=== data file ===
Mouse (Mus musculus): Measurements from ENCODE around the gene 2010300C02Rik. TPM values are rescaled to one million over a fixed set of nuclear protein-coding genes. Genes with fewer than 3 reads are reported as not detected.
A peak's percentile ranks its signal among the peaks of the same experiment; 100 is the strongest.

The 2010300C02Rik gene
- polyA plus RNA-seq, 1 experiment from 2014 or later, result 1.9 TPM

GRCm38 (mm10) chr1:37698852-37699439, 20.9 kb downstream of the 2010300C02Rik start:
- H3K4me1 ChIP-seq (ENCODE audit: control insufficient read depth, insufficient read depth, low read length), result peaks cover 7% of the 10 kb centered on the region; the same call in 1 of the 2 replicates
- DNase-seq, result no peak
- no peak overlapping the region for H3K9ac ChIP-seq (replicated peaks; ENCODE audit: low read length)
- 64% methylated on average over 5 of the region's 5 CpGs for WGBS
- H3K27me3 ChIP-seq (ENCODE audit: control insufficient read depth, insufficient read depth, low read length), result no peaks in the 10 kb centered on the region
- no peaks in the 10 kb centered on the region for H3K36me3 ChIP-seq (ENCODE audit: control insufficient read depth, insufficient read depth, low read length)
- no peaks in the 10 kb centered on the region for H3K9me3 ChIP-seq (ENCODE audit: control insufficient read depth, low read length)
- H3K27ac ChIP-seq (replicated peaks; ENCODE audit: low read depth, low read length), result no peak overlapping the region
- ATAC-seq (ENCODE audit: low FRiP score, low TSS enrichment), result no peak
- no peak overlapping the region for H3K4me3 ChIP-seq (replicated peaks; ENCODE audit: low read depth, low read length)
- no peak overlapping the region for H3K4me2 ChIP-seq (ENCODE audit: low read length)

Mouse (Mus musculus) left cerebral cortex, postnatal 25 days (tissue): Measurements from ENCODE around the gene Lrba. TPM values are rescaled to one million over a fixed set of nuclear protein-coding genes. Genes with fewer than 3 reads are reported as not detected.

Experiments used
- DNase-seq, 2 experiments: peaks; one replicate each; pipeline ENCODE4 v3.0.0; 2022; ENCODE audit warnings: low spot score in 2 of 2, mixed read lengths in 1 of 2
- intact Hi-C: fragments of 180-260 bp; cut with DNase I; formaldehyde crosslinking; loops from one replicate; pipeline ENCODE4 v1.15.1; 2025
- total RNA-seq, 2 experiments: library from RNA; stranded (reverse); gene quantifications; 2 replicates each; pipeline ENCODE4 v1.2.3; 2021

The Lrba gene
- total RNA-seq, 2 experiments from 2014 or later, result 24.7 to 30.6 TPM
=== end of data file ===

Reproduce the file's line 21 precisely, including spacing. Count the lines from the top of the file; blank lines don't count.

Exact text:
- total RNA-seq, 2 experiments: library from RNA; stranded (reverse); gene quantifications; 2 replicates each; pipeline ENCODE4 v1.2.3; 2021